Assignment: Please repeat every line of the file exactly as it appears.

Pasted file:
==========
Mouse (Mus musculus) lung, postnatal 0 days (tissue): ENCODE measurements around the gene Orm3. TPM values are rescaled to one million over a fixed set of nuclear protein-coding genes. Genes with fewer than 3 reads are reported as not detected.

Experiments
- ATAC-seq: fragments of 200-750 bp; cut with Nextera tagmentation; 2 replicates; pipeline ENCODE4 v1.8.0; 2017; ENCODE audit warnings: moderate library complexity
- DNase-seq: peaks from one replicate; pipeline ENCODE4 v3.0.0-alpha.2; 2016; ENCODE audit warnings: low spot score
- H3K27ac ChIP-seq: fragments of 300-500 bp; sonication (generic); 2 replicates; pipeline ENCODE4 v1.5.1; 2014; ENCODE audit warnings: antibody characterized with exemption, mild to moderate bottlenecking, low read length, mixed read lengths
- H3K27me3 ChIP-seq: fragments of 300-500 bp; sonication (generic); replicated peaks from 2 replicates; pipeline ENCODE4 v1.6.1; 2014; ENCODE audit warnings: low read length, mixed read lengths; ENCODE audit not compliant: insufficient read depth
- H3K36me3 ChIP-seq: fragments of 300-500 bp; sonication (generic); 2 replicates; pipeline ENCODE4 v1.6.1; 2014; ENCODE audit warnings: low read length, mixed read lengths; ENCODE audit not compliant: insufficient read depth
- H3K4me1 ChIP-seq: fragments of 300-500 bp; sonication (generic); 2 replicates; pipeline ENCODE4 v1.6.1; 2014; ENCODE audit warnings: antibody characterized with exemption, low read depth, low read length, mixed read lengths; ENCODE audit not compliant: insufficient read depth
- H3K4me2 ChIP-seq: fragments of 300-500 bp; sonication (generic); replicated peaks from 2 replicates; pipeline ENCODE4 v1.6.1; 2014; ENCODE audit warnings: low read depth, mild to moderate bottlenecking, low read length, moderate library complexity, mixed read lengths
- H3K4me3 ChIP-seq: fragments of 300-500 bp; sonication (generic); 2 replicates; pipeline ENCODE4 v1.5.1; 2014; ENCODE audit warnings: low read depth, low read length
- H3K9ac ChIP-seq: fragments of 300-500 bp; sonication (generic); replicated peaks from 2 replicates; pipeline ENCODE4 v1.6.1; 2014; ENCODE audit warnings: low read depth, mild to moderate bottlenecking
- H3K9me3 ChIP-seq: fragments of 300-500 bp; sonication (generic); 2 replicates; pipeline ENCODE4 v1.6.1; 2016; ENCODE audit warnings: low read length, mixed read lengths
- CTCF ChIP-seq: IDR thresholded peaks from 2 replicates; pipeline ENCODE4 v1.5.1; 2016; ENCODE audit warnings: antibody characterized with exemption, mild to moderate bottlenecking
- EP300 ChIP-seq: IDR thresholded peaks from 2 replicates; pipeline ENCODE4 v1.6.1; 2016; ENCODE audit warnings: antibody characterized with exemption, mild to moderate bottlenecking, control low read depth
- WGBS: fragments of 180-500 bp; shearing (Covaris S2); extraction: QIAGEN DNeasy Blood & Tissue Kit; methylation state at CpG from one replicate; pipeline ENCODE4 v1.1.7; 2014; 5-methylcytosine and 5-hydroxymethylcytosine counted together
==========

Mouse (Mus musculus) lung, postnatal 0 days (tissue): ENCODE measurements around the gene Orm3. TPM values are rescaled to one million over a fixed set of nuclear protein-coding genes. Genes with fewer than 3 reads are reported as not detected.

Experiments
- ATAC-seq: fragments of 200-750 bp; cut with Nextera tagmentation; 2 replicates; pipeline ENCODE4 v1.8.0; 2017; ENCODE audit warnings: moderate library complexity
- DNase-seq: peaks from one replicate; pipeline ENCODE4 v3.0.0-alpha.2; 2016; ENCODE audit warnings: low spot score
- H3K27ac ChIP-seq: fragments of 300-500 bp; sonication (generic); 2 replicates; pipeline ENCODE4 v1.5.1; 2014; ENCODE audit warnings: antibody characterized with exemption, mild to moderate bottlenecking, low read length, mixed read lengths
- H3K27me3 ChIP-seq: fragments of 300-500 bp; sonication (generic); replicated peaks from 2 replicates; pipeline ENCODE4 v1.6.1; 2014; ENCODE audit warnings: low read length, mixed read lengths; ENCODE audit not compliant: insufficient read depth
- H3K36me3 ChIP-seq: fragments of 300-500 bp; sonication (generic); 2 replicates; pipeline ENCODE4 v1.6.1; 2014; ENCODE audit warnings: low read length, mixed read lengths; ENCODE audit not compliant: insufficient read depth
- H3K4me1 ChIP-seq: fragments of 300-500 bp; sonication (generic); 2 replicates; pipeline ENCODE4 v1.6.1; 2014; ENCODE audit warnings: antibody characterized with exemption, low read depth, low read length, mixed read lengths; ENCODE audit not compliant: insufficient read depth
- H3K4me2 ChIP-seq: fragments of 300-500 bp; sonication (generic); replicated peaks from 2 replicates; pipeline ENCODE4 v1.6.1; 2014; ENCODE audit warnings: low read depth, mild to moderate bottlenecking, low read length, moderate library complexity, mixed read lengths
- H3K4me3 ChIP-seq: fragments of 300-500 bp; sonication (generic); 2 replicates; pipeline ENCODE4 v1.5.1; 2014; ENCODE audit warnings: low read depth, low read length
- H3K9ac ChIP-seq: fragments of 300-500 bp; sonication (generic); replicated peaks from 2 replicates; pipeline ENCODE4 v1.6.1; 2014; ENCODE audit warnings: low read depth, mild to moderate bottlenecking
- H3K9me3 ChIP-seq: fragments of 300-500 bp; sonication (generic); 2 replicates; pipeline ENCODE4 v1.6.1; 2016; ENCODE audit warnings: low read length, mixed read lengths
- CTCF ChIP-seq: IDR thresholded peaks from 2 replicates; pipeline ENCODE4 v1.5.1; 2016; ENCODE audit warnings: antibody characterized with exemption, mild to moderate bottlenecking
- EP300 ChIP-seq: IDR thresholded peaks from 2 replicates; pipeline ENCODE4 v1.6.1; 2016; ENCODE audit warnings: antibody characterized with exemption, mild to moderate bottlenecking, control low read depth
- WGBS: fragments of 180-500 bp; shearing (Covaris S2); extraction: QIAGEN DNeasy Blood & Tissue Kit; methylation state at CpG from one replicate; pipeline ENCODE4 v1.1.7; 2014; 5-methylcytosine and 5-hydroxymethylcytosine counted together